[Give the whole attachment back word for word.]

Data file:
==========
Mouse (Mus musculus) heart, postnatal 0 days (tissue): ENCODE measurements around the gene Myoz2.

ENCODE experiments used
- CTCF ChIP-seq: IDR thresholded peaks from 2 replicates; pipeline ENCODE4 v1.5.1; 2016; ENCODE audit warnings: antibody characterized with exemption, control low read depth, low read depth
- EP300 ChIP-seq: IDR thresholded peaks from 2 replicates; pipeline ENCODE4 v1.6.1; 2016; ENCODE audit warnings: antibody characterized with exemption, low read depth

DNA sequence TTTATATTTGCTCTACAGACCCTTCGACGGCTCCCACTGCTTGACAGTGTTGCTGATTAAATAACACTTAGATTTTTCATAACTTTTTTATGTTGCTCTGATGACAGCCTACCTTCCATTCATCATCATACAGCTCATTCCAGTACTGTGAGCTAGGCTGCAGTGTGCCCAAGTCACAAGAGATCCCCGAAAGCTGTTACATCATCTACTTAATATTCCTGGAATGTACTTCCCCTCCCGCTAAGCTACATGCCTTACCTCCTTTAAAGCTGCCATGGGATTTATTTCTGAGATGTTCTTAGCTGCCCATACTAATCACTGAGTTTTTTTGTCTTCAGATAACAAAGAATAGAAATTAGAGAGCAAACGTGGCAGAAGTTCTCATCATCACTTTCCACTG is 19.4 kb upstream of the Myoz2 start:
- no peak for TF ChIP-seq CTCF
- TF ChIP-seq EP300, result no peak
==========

Mouse (Mus musculus) heart, postnatal 0 days (tissue): ENCODE measurements around the gene Myoz2.

ENCODE experiments used
- CTCF ChIP-seq: IDR thresholded peaks from 2 replicates; pipeline ENCODE4 v1.5.1; 2016; ENCODE audit warnings: antibody characterized with exemption, control low read depth, low read depth
- EP300 ChIP-seq: IDR thresholded peaks from 2 replicates; pipeline ENCODE4 v1.6.1; 2016; ENCODE audit warnings: antibody characterized with exemption, low read depth

DNA sequence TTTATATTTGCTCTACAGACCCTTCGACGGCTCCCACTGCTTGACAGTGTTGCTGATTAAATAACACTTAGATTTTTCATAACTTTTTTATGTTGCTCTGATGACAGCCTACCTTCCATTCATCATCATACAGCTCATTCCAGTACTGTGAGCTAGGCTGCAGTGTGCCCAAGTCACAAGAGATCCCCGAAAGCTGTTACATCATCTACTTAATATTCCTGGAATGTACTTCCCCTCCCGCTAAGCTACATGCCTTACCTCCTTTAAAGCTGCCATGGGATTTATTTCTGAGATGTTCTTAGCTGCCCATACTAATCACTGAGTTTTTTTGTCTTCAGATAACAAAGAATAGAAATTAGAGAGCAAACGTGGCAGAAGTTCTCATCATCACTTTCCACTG is 19.4 kb upstream of the Myoz2 start:
- no peak for TF ChIP-seq CTCF
- TF ChIP-seq EP300, result no peak